President Joe Biden’s national-security staff is in the midst of a number of internal foreign-policy reviews on a range of issues, from the U.S. force posture in Afghanistan to the multifaceted challenges posed by China.
U.S. policy in Syria, however, appears to be in a largely immovable state. If the country weren’t playing host to approximately 900 U.S. troops, such lethargy wouldn’t be much of an issue. But the U.S. military is still very much in the middle of Syria’s ten-year civil war, and the reasons supplied for prolonged troop presence there — nearly two years after the Islamic State lost the last patch of its territorial caliphate — are tired and unconvincing.
The president doesn’t need months of study before devising a viable Syria policy. The most effective course of action for the U.S. is in plain sight and has been for a while: Get out militarily and hand the problem over to regional stakeholders who have more of a legitimate interest in solving it.
The U.S. intervened in Syria for one reason and one reason only: to stop ISIS from expanding before eliminating it. The objective was achieved only after more than four years of bombing and considerable sacrifice from Kurdish forces on the ground. Yet the mission was doubtless aided by the fact that no contingent in Syria had an interest in seeing ISIS proliferate. Iran, Syrian dictator Bashar al-Assad, pro-Syrian government militias, the Kurds, Turkey, Russia, and Arab tribal forces in Syria’s eastern provinces may have viciously disagreed about how Syria should be governed, but they all recognized ISIS as a significant threat to their own power. For the Kurds in particular, ISIS was an existential threat to their own community.
Yet years after ISIS’s caliphate collapsed like a wobbly house of cards, U.S. forces continue to operate on Syrian soil with an ill-defined mission. Our troops continue to go out on patrols that have no inherent value other than establishing a symbolic presence in an area known for sometimes violent clashes between Turks, Russians, Kurds, and Shia militias. On some occasions, the U.S. conducts airstrikes on targets that have nothing to do with ISIS, with last night’s self-defense strike against Shia militia targets on the Iraq–Syria border a prime example. On others, U.S. soldiers have gotten into pointless, dangerous stand-offs with Russian military convoys. We must seriously ask ourselves: For what purpose are we doing this, other than to maintain what former U.S. Syria envoy Jim Jeffrey regards as a “stalemate”?
Of course, many analysts in Washington counsel against a full U.S. troop withdrawal from Syria. They claim that a U.S. troop presence in Syria is the glue holding the anti-ISIS effort together. Yet these analyses frequently ignore the other stakeholders in Syria, all of whom have an interest in managing the ISIS problem. Indeed, because these actors live in close quarters with the approximately 10,000 ISIS fighters who remain in Iraq and Syria, their motivations for continuing the fight are stronger and more compelling.
We are seeing this motivation play out in real time. According to a February 8 Defense Department, Russia and Syrian government forces have escalated military operations against ISIS remnants. The Russians engaged in intense strikes against ISIS positions in the Syrian desert this week. Turkish forces are stepping up raids against ISIS and adopting stricter controls along the Syrian–Turkish border in part to limit the flow of ISIS fighters. In the same report, the Defense Intelligence Agency told the inspector general that Iran “remains committed to countering ISIS by providing lethal aid and advisory support to its partners and proxies in both Iraq and Syria.” It is highly unlikely that all of these operations would cease if President Biden ordered a full U.S. withdrawal from Syria. In fact, one can make the case that the less U.S. military personnel are involved, the more incentive other anti-ISIS actors have to maintain pressure on the organization.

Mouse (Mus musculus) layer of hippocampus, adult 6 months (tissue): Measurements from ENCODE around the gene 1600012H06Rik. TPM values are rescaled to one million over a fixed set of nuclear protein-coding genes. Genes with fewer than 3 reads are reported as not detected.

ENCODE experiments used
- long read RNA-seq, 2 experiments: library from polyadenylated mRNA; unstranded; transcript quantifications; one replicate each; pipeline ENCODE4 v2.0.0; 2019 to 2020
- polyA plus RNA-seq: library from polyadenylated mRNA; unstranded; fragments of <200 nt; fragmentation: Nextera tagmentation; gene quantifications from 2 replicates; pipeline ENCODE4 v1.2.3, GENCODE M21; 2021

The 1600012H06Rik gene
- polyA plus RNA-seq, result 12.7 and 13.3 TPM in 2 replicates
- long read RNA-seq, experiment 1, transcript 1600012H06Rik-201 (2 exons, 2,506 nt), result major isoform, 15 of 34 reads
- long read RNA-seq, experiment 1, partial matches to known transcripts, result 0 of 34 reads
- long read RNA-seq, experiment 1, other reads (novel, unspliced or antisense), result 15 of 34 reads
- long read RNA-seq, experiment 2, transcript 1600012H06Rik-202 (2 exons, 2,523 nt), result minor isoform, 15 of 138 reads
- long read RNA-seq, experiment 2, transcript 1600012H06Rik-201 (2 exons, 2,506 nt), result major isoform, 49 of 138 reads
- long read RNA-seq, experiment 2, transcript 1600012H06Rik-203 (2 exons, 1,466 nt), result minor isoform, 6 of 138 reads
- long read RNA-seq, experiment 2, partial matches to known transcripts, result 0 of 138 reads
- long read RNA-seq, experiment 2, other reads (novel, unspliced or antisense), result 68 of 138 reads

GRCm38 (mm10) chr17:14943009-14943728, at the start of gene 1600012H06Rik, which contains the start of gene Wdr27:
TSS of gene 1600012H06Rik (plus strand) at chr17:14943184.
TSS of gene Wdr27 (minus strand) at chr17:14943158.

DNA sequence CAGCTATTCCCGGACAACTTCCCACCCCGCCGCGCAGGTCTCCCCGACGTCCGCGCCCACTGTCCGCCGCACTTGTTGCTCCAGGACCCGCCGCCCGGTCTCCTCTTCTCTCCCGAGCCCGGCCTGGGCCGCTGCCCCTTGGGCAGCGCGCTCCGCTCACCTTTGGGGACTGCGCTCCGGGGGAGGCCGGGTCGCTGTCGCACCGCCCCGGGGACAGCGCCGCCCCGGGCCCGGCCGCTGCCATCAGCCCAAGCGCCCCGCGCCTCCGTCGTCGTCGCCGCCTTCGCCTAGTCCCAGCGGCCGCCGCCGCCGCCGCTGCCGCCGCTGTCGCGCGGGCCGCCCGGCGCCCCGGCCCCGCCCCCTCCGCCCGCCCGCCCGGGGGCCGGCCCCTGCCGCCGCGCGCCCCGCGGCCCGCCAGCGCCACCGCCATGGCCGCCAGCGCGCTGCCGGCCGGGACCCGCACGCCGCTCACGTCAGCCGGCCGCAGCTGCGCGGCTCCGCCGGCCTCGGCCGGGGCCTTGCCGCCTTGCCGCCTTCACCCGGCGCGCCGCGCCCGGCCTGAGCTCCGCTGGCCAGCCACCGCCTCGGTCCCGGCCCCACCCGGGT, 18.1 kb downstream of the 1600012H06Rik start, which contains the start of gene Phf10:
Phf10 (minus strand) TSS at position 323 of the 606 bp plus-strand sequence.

The Biden administration may very well look at all of this and still conclude that pulling out would hurt Syria’s prospects of getting some state of normality. But let’s face it: It’s not like the U.N.-facilitated peace process is going anywhere. The Assad regime is no more interested in compromising its power today than it was in 2012, when tens of thousands of Syrian troops were deserting Assad’s army and opposition mortars could be heard in the center of Damascus. If Assad wasn’t willing to entertain his own resignation then, he’s not going to entertain it now.
While U.S. officials continue to call for a diplomatic resolution to the civil war, Syria is going to be a mess for at least another generation. Assad will remain at the helm, albeit far more dependent on Russian and Iranian support for his survival. This is the unfortunate reality, but a reality nonetheless.
To think the U.S. is the key to building a modern Syrian state from scratch is to engage in poor judgment and wishful thinking. The U.S. objective of annihilating ISIS’s territorial caliphate is over. The U.S. military has done its job.
Now it is time to leave.